Truyen spent one acre on his chickpeas, but on his farm, he grows crops like potatoes and wheat and now rotates them with legumes. One of the secrets of this crop, however, is its extraordinary ability to mitigate climate change. The specialty of this plant is that it can grow in very infertile soil and limit the emission of nitrogen in the air, a by-product specific to some agricultural activities. In fact, the pulse itself feeds on nitrogen particles that are emitted, which facilitates the reduction of this gas in the atmosphere.

Nitrogen is a substance that can also be found in fertilizers, which farmers do not need to use because the plant can absorb it through the air, reducing purchase costs that have made fertilizers heavy due to high prices today’s energy. cost to farmers’ budgets.

In addition, his organic farm uses environmentally friendly farming techniques, such as avoiding the use of pesticides, which is now bringing pollinators back to the land. Although he has to pull out weeds growing alongside his chickpea plants, he prefers it this way. A recent study found that these practices do not reduce crop productivity, and promote positive effects on the environment.

During the first year in 2020, the Peas & Beans farm collected 3 tonnes of this pulse, which showed that there was a future for this crop in the country. However, in 2021, the heavy rains that caused catastrophic flooding in Europe also damaged his land, making it impossible to harvest anything larger than 1 kg: “Climate change not only means higher temperatures, but especially extreme weather events,” he regretted. . At the moment he doubts that many other farmers will follow in his footsteps: “There is a risk that a crop will change overnight, it is good that they do not go into this business blindly, in agriculture, everything is a test and not you have to wait at least 10 years to make a prediction,” he says as he hopes to be able to take data collection more in a positive direction with the third harvest.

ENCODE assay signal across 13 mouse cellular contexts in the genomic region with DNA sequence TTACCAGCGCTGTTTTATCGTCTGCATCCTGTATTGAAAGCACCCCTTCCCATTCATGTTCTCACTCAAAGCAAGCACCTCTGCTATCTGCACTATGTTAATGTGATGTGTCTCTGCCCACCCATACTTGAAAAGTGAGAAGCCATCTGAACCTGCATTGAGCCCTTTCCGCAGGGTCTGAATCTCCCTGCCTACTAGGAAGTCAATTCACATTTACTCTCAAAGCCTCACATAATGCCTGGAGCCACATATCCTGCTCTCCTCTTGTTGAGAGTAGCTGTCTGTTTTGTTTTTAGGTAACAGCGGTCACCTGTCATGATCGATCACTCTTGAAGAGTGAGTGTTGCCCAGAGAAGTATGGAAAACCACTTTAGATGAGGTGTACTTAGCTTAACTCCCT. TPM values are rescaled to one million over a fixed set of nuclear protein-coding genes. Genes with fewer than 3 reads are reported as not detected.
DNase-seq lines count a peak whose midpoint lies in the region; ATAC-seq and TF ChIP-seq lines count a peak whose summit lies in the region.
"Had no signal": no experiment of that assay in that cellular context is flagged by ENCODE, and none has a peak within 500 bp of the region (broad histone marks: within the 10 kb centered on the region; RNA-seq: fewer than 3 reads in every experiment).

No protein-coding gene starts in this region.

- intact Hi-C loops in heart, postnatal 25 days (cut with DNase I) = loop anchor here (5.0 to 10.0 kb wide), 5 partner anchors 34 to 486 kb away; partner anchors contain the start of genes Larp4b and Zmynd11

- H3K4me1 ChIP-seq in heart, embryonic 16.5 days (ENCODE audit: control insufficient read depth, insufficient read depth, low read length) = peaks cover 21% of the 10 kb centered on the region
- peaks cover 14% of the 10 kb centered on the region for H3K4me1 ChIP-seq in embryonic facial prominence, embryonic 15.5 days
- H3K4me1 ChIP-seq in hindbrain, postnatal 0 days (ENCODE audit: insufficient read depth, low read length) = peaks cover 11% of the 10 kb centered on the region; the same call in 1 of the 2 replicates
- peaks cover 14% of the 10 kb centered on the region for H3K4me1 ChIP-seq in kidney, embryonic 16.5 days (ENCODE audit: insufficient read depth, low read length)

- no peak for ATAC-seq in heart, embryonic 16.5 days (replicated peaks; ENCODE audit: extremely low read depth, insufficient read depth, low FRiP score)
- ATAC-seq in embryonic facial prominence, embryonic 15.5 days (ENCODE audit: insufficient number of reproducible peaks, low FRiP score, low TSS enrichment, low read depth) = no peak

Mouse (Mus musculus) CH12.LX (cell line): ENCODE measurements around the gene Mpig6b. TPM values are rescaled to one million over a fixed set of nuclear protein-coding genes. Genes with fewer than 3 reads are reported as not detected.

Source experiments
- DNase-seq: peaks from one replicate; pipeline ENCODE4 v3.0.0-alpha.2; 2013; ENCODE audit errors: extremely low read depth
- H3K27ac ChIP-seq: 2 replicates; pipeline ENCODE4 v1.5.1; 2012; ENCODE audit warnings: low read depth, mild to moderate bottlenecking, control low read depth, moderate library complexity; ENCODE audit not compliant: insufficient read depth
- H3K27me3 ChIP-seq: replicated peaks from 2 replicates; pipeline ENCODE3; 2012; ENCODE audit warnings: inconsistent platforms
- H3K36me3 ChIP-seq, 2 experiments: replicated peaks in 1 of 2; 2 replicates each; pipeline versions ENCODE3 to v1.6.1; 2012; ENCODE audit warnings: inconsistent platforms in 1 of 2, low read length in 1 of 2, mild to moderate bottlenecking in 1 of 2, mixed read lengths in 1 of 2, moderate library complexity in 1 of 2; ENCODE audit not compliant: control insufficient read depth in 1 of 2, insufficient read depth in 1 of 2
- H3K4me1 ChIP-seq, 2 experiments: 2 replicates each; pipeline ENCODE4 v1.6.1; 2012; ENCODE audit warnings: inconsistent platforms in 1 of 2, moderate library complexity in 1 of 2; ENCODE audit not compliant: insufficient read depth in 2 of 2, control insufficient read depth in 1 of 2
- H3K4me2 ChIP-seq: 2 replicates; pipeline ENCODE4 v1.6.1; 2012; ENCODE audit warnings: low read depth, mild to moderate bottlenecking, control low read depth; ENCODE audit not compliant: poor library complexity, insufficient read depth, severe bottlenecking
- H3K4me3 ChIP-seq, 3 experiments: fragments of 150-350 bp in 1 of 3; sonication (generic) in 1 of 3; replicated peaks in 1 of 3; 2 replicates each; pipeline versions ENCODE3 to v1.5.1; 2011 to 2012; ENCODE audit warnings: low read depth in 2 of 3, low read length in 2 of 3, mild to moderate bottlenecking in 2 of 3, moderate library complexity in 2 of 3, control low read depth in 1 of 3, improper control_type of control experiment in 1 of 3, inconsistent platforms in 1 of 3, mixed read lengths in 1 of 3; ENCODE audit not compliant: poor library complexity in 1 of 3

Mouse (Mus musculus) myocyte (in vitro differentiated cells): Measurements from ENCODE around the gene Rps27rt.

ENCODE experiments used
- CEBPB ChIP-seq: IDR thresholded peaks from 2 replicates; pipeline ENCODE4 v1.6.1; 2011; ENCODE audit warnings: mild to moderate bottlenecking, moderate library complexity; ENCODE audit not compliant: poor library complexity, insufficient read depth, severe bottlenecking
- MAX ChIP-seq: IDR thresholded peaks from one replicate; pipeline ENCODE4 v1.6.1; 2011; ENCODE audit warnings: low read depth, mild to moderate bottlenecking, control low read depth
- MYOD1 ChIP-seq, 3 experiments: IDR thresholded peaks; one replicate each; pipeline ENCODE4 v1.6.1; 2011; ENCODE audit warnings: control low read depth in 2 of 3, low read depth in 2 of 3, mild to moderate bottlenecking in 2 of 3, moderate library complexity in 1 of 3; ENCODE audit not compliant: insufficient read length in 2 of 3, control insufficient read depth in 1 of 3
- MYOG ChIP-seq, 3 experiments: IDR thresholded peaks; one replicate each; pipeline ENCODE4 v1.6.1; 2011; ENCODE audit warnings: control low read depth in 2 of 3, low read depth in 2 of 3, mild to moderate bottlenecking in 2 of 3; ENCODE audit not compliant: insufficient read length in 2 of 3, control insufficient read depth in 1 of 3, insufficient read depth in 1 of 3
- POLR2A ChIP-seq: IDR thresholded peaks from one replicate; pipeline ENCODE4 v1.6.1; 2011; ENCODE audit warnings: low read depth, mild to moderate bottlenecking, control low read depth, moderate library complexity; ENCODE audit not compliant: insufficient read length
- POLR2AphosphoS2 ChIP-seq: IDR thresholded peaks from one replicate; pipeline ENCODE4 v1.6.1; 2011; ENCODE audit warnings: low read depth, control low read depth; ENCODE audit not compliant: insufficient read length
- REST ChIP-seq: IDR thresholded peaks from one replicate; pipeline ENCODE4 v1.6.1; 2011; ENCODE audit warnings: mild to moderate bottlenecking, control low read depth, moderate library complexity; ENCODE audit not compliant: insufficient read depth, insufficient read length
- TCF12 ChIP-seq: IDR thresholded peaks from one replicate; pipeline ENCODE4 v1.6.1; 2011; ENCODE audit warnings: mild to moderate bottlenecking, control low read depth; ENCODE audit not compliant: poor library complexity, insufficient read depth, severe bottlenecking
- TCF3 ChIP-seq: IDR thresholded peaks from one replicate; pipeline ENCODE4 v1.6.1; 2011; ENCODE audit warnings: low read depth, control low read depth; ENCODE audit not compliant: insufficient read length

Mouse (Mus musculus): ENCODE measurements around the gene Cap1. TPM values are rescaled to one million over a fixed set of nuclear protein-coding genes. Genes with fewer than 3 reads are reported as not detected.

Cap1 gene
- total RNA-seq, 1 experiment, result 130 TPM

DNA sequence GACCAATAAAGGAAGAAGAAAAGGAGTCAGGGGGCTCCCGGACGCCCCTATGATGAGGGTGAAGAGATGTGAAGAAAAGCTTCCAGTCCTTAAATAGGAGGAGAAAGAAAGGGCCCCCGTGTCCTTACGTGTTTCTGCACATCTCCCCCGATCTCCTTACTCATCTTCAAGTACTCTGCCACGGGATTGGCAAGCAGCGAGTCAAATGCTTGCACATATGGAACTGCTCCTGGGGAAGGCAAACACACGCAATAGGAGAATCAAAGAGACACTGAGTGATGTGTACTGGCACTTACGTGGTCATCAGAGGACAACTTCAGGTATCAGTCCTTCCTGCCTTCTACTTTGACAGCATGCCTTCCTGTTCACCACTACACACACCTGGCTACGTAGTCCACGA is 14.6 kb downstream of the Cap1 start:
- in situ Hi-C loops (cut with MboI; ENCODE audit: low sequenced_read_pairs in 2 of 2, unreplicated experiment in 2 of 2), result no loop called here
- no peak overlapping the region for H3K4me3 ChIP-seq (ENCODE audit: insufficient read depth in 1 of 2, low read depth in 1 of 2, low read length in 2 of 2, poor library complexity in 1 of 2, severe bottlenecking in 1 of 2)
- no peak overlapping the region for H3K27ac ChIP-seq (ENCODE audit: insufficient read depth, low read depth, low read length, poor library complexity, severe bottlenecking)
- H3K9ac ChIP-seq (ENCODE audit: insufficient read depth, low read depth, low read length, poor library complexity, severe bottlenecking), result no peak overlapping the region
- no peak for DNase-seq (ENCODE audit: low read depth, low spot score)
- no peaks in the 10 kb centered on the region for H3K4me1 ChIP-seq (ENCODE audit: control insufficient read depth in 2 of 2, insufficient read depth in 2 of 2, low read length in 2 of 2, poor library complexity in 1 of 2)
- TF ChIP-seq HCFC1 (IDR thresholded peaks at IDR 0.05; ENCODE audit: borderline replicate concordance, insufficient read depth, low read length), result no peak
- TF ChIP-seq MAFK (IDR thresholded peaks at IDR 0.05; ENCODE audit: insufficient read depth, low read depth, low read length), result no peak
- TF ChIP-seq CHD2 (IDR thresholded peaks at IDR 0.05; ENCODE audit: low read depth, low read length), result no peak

Making a supply chain

One of the scope of the projects in which Peas & Beans participate is to close the gap between farmers and consumers. Belgian cuisine rarely has pulses within its ingredients and the population does not usually add them to their meals. Truyen said he had ‘some work to do’ to sell his first harvest as there was no supply chain for chickpeas yet. But since his main job is to work in marketing, it didn’t take him that long to set up his chain: “In a way I had the dream of creating my own chain so I needed a very common crop and it seemed the chickens. the perfect product,” he continued, as plant-based alternatives are growing in popularity, especially among younger generations. Today, Pois Chiche supplies the world-renowned vegan restaurant, Humus & Hortense, Peas & Beans in Brussels, which mainly supplies a Mid-Easter inspired restaurant in Brussels. Now, together with his project partner, he wants to consider how to create a supply chain for this new product from Belgium: “In the future we will have, for example, factories that could clean chickens after the harvest, ” he said.